So how would an indie author make money on this site? Well, in early March, Williams told the BBC: “We’re building monetization into the product right now,” adding that some of these features should be out by the end of this quarter [which basically means within a month or so.]
But more than just slapping on some banner ads, Williams says the site favors ‘sponsored content’ similar to the BuzzFeed’s monetization model. “We’re not limiting ourselves to advertising There’s a lot of potential for premium subscriptions or even user-paid content, with some sort of paywall or membership,” says Williams.
Presently, it has already introduced a new publishing API, a WordPress plugin, in addition to striking deals with content partners, such as NameCheap, Ulysses, and iWriter.
At an event in San Francisco, William also said there would be additional opportunities for publishers to monetize their work on Medium, though he stopped short of specifics as to what form they would actually take.
Opportunities for Self-Publishers?
So should writers invest their time in Medium at this point in time? If you’re a blogger, it’s a no-brainer because it’s another distribution channel for exposure, [particularly for new writers looking to make a mark.] But, for indie authors, the jury is still out.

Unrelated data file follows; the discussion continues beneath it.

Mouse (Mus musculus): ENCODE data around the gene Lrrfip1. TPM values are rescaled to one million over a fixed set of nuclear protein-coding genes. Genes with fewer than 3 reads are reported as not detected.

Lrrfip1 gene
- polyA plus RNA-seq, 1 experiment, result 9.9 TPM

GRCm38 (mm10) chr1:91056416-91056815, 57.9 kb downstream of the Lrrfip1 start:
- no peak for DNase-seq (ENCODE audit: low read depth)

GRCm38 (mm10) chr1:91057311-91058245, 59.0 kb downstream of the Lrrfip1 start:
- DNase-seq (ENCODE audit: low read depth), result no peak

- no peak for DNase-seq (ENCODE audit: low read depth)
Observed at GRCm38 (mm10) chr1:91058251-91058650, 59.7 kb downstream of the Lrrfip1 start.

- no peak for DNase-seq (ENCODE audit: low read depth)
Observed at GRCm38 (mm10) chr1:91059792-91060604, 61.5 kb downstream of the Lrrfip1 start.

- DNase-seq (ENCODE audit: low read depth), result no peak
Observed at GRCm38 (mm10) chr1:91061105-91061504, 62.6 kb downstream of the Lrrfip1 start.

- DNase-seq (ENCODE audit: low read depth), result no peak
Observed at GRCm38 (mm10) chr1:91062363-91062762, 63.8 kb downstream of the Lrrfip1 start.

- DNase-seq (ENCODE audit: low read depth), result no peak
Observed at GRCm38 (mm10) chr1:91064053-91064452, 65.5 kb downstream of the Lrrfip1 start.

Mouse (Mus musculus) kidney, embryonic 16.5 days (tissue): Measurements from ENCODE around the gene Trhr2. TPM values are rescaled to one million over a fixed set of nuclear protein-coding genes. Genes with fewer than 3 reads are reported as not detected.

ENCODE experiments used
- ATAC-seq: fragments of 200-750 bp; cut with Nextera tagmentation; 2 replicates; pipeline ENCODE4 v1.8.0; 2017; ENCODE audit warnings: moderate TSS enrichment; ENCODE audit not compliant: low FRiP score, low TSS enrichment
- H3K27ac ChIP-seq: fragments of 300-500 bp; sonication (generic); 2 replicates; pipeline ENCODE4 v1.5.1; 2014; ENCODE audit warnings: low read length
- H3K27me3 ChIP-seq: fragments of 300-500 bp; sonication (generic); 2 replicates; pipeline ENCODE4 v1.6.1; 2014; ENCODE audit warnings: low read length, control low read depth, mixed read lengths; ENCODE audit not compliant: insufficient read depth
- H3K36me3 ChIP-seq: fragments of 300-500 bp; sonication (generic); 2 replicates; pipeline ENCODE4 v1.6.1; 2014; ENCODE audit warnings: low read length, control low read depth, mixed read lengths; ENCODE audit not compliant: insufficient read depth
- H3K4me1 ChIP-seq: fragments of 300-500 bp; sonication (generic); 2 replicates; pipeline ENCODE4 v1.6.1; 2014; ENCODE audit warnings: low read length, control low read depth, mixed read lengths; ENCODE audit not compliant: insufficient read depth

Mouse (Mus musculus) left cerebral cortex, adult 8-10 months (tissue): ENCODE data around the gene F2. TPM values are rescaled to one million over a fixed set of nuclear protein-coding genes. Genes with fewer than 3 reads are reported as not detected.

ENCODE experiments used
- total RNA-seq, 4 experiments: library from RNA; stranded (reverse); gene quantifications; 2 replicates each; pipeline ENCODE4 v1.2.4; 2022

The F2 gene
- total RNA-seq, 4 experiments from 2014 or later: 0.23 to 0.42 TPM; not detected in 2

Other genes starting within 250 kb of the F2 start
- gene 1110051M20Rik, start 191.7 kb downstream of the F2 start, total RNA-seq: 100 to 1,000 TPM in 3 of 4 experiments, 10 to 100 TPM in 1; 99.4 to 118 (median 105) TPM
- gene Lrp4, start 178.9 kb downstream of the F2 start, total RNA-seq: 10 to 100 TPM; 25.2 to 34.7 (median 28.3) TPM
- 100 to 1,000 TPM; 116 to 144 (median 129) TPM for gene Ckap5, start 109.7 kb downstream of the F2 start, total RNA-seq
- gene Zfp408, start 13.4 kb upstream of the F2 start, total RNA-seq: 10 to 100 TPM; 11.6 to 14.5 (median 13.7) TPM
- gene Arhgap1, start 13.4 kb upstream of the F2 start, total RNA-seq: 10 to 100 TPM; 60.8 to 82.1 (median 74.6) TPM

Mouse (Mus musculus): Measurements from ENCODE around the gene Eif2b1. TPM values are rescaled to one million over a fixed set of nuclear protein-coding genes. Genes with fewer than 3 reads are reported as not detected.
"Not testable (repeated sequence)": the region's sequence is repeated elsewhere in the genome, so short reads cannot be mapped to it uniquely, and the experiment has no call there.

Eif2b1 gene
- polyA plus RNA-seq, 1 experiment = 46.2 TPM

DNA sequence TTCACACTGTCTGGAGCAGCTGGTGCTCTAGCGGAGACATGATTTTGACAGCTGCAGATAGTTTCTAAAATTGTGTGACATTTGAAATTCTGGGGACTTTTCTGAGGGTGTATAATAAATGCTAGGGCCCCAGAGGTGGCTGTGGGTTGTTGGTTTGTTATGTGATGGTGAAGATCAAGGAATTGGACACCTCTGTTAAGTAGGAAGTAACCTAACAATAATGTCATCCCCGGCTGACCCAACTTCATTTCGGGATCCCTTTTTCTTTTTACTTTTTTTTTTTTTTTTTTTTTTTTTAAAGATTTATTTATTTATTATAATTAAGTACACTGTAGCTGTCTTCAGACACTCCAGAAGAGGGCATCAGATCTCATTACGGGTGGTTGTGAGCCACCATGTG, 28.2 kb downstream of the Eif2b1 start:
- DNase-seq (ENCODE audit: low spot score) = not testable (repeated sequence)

Graham Moore, the 2015 Oscar-winning screenwriter is an avid contributor, which provided Medium with early positive publicity. But he came to the platform as a celebrity. What about us average hard-working authors seeking additional opportunities with the greatest returns?
Here are five suggestions from Medium:
1] Convene a book group, and conduct regular convos with your readers directly.
2] Publish an op-ed column.
3] Use Medium to get feedback from your social media followers.
4] Engage with your audience between books.
5] Publish an excerpt or your entire eBook
Publish Your Entire eBook on Medium?
Publish an entire book? That’s right. The site is suggesting you put your entire book out there for people to read in its totality to generate feedback and reviews.
While point five sounds like a major opportunity—I would have to say—in advance of Medium putting a concrete monetization model into play, it’s a bit of a risk. In essence, you would be giving your book away for free. A way around that approach is just upload the first chapter as a teaser, with links to where readers can purchase your eBooks from Kindle, iBooks, Smashwords, or your personal website.
We will be watching the success of Medium over the course of the next year and look forward to your comments and feedback about your submissions and experiences with the platform, should you decide to try Medium yourself.
Readers & Writers: I look forward to your feedback, comments and critiques, and please use BookWorks.com as your resource to learn more about preparing, publishing and promoting self-published books.